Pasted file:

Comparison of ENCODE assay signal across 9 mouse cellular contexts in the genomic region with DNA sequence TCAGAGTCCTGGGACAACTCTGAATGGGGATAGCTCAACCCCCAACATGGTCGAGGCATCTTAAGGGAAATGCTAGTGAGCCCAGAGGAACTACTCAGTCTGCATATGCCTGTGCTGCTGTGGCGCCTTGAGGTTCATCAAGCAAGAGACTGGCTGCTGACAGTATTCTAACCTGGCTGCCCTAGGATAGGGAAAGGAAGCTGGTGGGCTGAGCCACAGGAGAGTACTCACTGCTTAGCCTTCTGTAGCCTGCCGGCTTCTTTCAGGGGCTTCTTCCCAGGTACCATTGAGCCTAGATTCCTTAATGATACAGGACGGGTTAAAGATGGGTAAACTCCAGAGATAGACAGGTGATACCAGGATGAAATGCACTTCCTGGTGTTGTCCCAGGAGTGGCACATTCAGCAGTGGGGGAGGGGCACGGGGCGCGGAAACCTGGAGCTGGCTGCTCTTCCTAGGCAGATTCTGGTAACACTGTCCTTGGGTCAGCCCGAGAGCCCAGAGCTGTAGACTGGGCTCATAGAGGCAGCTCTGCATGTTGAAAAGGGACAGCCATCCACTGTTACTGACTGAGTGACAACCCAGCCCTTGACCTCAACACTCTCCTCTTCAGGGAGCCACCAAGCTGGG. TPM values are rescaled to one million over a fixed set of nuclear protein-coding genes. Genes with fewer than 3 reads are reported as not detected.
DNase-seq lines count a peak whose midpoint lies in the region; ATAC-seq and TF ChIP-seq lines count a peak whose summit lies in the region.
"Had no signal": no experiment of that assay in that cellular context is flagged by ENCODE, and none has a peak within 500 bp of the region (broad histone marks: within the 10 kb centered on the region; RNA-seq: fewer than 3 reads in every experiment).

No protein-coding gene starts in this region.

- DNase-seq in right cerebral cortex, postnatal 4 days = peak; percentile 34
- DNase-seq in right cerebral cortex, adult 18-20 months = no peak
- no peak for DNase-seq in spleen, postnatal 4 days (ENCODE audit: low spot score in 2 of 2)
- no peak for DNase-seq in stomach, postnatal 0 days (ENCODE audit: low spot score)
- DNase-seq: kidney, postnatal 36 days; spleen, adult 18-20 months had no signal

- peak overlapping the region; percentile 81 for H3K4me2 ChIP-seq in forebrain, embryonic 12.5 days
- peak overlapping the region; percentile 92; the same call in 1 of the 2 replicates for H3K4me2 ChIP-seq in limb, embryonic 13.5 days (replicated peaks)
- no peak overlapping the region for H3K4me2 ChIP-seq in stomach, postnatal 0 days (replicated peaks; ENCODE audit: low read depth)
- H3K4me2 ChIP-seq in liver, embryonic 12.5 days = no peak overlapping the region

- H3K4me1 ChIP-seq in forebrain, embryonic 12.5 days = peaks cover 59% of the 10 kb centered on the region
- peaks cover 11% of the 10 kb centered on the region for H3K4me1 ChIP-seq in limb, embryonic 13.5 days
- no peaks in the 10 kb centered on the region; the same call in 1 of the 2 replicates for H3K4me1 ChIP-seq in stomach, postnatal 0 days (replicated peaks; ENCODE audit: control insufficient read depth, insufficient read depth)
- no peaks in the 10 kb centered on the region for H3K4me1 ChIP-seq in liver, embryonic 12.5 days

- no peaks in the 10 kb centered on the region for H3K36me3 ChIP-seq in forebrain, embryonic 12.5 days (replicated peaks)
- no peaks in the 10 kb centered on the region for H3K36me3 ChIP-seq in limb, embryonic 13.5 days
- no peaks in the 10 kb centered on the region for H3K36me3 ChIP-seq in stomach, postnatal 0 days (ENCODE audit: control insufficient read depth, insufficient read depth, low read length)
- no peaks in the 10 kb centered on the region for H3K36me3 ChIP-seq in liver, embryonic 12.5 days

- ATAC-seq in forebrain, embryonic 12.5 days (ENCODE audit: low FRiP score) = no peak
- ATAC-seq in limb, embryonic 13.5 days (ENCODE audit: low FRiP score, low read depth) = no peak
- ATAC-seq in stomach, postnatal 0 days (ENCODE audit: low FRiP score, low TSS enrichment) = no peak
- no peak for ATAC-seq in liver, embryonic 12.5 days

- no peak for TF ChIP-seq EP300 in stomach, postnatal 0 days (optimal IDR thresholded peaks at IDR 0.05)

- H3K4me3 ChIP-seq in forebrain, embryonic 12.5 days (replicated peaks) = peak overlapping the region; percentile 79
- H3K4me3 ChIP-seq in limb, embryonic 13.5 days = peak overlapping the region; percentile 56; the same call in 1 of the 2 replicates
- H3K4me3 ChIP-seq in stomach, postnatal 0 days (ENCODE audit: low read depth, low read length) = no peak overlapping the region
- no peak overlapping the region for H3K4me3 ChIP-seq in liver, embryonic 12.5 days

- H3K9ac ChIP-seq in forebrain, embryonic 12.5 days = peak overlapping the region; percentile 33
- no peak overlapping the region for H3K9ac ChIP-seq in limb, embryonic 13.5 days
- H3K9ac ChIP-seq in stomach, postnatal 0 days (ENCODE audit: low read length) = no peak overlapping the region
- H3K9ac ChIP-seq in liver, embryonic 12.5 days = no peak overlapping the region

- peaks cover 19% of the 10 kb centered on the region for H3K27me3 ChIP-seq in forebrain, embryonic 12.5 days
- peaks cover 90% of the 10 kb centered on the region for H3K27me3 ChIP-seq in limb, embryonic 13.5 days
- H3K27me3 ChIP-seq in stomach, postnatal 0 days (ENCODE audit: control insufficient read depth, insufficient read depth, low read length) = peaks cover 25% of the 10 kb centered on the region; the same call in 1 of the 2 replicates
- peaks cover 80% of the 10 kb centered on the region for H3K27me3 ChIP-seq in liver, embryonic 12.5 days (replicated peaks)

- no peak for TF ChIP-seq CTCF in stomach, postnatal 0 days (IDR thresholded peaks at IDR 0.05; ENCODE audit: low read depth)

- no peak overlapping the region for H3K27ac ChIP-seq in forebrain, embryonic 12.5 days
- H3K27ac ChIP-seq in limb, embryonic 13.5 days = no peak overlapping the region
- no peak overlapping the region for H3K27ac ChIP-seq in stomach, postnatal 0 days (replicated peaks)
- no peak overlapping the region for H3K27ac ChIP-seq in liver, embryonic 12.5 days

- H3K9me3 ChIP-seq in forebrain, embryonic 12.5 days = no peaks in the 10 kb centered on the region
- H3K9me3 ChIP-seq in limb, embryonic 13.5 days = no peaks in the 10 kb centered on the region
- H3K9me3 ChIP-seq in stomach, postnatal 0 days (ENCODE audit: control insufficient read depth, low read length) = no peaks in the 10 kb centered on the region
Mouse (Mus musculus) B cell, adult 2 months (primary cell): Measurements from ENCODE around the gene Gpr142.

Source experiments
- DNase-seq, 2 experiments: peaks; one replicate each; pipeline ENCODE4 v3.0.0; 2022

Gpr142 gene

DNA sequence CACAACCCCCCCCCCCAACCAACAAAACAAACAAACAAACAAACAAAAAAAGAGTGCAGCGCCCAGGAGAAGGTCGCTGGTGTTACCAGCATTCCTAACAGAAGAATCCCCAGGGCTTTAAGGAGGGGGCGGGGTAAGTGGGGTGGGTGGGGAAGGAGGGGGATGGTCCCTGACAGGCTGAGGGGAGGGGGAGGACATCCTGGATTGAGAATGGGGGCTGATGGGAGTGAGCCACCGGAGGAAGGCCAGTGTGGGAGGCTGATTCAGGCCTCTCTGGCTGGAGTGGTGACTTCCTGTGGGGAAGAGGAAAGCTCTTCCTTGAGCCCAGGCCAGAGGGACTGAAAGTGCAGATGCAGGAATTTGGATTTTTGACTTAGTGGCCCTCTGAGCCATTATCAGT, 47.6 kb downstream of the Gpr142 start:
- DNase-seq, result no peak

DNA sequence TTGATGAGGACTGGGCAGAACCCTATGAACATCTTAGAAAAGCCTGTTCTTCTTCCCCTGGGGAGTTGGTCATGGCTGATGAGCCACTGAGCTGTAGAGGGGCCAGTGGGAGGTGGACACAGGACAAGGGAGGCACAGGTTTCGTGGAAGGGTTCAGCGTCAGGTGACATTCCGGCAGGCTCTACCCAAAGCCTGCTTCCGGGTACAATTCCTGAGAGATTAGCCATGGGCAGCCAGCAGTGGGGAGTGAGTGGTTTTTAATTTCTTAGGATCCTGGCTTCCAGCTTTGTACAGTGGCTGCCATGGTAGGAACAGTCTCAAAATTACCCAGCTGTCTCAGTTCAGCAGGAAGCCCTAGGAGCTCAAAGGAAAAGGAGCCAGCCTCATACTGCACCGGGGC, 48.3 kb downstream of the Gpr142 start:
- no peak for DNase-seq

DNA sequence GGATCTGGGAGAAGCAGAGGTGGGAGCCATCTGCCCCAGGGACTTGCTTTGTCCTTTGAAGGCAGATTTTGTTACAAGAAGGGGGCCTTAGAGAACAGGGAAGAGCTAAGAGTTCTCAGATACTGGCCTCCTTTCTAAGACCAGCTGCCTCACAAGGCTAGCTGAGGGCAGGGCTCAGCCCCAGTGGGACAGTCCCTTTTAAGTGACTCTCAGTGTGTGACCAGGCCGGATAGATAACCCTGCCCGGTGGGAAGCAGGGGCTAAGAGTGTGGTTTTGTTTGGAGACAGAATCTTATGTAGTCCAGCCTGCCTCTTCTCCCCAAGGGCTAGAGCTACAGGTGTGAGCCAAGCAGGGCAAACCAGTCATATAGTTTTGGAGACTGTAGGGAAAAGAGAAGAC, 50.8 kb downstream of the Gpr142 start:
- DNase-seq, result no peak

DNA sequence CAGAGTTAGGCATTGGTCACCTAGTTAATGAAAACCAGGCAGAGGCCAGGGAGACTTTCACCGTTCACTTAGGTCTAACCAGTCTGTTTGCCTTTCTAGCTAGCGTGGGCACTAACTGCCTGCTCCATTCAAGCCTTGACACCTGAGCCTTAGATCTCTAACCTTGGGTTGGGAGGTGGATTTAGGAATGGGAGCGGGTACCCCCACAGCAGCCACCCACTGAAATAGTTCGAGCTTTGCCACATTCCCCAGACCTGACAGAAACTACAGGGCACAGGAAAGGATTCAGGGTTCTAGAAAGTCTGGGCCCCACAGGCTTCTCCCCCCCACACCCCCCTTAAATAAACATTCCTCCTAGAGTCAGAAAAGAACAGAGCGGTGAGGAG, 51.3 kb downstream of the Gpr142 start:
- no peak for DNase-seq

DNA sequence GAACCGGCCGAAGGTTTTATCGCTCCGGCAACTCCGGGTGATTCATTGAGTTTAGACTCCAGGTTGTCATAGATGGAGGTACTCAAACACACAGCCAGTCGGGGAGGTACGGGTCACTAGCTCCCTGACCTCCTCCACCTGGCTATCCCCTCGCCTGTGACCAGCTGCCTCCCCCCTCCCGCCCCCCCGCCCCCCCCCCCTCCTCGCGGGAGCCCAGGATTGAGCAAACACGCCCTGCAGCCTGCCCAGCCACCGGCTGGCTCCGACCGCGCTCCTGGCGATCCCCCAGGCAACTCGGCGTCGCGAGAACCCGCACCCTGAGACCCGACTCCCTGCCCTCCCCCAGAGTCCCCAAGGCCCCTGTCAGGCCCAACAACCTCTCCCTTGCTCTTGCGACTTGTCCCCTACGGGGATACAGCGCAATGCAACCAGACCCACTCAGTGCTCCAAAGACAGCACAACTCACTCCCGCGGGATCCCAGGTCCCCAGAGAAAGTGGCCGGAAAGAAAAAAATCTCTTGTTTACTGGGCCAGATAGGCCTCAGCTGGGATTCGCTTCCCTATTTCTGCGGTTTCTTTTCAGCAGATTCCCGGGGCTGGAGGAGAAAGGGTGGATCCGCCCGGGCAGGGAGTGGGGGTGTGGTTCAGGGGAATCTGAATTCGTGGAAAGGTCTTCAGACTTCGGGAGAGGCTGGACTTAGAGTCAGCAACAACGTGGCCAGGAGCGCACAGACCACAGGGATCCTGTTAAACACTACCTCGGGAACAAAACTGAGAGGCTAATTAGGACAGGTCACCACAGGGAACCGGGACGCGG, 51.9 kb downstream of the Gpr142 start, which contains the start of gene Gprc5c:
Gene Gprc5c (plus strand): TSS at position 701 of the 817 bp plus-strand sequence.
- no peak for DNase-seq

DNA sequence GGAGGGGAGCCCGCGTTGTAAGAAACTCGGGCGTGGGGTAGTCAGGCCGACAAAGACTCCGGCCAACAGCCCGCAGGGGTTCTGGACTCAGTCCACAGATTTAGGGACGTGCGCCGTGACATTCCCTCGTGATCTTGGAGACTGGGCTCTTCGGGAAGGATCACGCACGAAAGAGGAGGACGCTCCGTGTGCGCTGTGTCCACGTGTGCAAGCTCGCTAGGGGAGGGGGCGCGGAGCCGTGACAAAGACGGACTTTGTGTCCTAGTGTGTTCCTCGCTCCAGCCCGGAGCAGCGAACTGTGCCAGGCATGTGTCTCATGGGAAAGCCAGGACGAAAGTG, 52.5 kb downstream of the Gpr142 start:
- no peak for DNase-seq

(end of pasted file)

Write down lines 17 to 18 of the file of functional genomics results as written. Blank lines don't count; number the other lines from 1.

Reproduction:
- no peaks in the 10 kb centered on the region for H3K4me1 ChIP-seq in liver, embryonic 12.5 days

- no peaks in the 10 kb centered on the region for H3K36me3 ChIP-seq in forebrain, embryonic 12.5 days (replicated peaks)